• After the bombing, an extended scene is shown of Superman flying survivors to safety outside, before leaving abruptly.

Overall, the Ultimate Edition did a really good job of filling in the major plot holes, and thoroughly showcasing Lex’s role as puppet master as well as his grand scheme. A rewatch paints Lex as much more complex than the theatrical release, which should calm some of the major critics of the character.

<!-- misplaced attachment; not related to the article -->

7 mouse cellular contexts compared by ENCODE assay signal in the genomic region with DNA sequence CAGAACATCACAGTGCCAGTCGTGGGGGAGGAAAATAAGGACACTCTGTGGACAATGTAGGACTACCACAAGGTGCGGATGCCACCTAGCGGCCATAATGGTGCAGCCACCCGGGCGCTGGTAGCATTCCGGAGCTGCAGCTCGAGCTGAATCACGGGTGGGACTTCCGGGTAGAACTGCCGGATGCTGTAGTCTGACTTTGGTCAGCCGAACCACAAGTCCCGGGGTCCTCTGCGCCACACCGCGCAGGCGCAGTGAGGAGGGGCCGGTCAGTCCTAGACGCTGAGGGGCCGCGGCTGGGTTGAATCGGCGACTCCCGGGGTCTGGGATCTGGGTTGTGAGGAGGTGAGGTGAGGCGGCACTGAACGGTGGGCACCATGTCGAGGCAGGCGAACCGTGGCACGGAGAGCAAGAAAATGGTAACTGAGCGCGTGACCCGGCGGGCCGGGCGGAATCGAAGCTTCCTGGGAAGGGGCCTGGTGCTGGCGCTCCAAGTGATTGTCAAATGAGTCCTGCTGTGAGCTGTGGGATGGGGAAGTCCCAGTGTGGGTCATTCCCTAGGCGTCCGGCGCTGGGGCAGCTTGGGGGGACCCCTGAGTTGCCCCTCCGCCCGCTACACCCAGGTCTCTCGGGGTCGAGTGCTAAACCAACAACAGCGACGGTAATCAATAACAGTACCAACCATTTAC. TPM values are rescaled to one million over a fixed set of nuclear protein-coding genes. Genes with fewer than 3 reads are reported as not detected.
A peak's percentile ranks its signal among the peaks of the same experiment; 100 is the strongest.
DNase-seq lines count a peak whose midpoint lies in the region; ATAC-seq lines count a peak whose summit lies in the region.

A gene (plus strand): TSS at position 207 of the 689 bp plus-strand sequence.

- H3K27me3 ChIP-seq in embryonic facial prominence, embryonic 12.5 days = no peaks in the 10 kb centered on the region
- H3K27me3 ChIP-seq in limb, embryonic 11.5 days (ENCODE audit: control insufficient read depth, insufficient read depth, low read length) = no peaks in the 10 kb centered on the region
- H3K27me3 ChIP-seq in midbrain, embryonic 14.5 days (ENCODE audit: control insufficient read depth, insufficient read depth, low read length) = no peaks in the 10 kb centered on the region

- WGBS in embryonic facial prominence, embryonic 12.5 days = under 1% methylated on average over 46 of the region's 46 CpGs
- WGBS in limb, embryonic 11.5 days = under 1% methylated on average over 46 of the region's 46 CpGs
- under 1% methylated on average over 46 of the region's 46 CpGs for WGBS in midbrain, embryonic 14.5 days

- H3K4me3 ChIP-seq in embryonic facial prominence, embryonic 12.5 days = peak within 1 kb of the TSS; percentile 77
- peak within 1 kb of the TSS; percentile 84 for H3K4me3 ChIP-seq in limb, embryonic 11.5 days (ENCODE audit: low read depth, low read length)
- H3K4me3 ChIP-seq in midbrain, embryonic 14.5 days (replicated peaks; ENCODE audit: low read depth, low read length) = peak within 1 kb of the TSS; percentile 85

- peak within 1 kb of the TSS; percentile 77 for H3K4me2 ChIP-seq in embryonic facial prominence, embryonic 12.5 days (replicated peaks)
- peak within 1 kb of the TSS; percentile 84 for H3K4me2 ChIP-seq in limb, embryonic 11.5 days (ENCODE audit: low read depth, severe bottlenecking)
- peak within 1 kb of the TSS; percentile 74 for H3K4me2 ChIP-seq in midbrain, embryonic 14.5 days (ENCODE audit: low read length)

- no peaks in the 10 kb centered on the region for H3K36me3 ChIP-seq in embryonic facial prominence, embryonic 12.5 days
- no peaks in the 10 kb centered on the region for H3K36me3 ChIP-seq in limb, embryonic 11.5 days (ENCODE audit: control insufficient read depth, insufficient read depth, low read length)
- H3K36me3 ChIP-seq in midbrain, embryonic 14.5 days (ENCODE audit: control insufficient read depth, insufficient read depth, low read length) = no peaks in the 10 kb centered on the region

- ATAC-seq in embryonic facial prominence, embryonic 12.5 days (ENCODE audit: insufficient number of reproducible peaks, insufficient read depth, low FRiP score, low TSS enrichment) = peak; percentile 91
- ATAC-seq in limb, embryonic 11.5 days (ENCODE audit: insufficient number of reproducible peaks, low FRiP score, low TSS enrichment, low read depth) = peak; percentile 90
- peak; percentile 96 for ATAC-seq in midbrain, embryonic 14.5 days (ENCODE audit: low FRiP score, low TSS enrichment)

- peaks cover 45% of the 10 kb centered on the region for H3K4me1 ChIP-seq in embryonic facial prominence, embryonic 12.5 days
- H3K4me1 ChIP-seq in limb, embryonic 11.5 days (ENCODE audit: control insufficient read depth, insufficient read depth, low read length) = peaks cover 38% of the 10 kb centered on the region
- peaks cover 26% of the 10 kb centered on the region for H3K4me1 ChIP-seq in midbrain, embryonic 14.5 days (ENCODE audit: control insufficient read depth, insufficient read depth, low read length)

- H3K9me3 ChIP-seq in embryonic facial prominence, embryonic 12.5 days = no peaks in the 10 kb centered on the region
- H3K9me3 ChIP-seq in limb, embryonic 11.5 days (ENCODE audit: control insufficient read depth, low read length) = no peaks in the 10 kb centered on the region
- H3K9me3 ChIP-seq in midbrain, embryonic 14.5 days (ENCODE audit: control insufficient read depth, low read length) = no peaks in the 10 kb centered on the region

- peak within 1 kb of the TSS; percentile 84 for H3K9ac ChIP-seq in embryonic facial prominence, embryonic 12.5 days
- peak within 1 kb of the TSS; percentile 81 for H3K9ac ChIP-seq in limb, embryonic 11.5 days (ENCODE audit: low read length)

But for all of the things it fixes, the Ultimate Edition manages to make one MAJOR detail even worse than the theatrical: Batman’s brutality. Canonically, Batman has been against using guns, knives, bombs, or anything that could cause fatalities to his adversaries. He’s always been about hand-to-hand combat, as well non-lethal weaponry. While there are instances of Batman being slightly more brutal in his beatings (the brilliant source material, The Dark Knight Returns, being key among them) there was always a major cause for it, as well as a generally a well-timed intervention and revelation, leading to a return to form. But this incarnation of Batman, played to near perfection by Ben Affleck, is brutal to a whole new degree. Even in the theatrical film, we see Batman brand a criminal, severely break bones, and shoot guns (his own as well as ones acquired in combat) with little disregard for anyone’s safety outside of his own. The Ultimate Edition kicks things up a notch, showcasing an extended rescue scene with Batman violently dispersing the villains who were keeping Martha Kent captive. We’re lead to believe that all of this stems from watching Superman destroy Wayne Financial, with only the hint at a past Robin who had an apparent run-in with the Joker. No mention of ANY real cause outside of Superman’s battle with General Zod just doesn’t sit right with me. Batman isn’t brutal for brutality’s sake, and he wouldn’t lose his mind like that over the building’s collapse and the subsequent deaths associated with it. He’s a master tactician and strategist, afterall.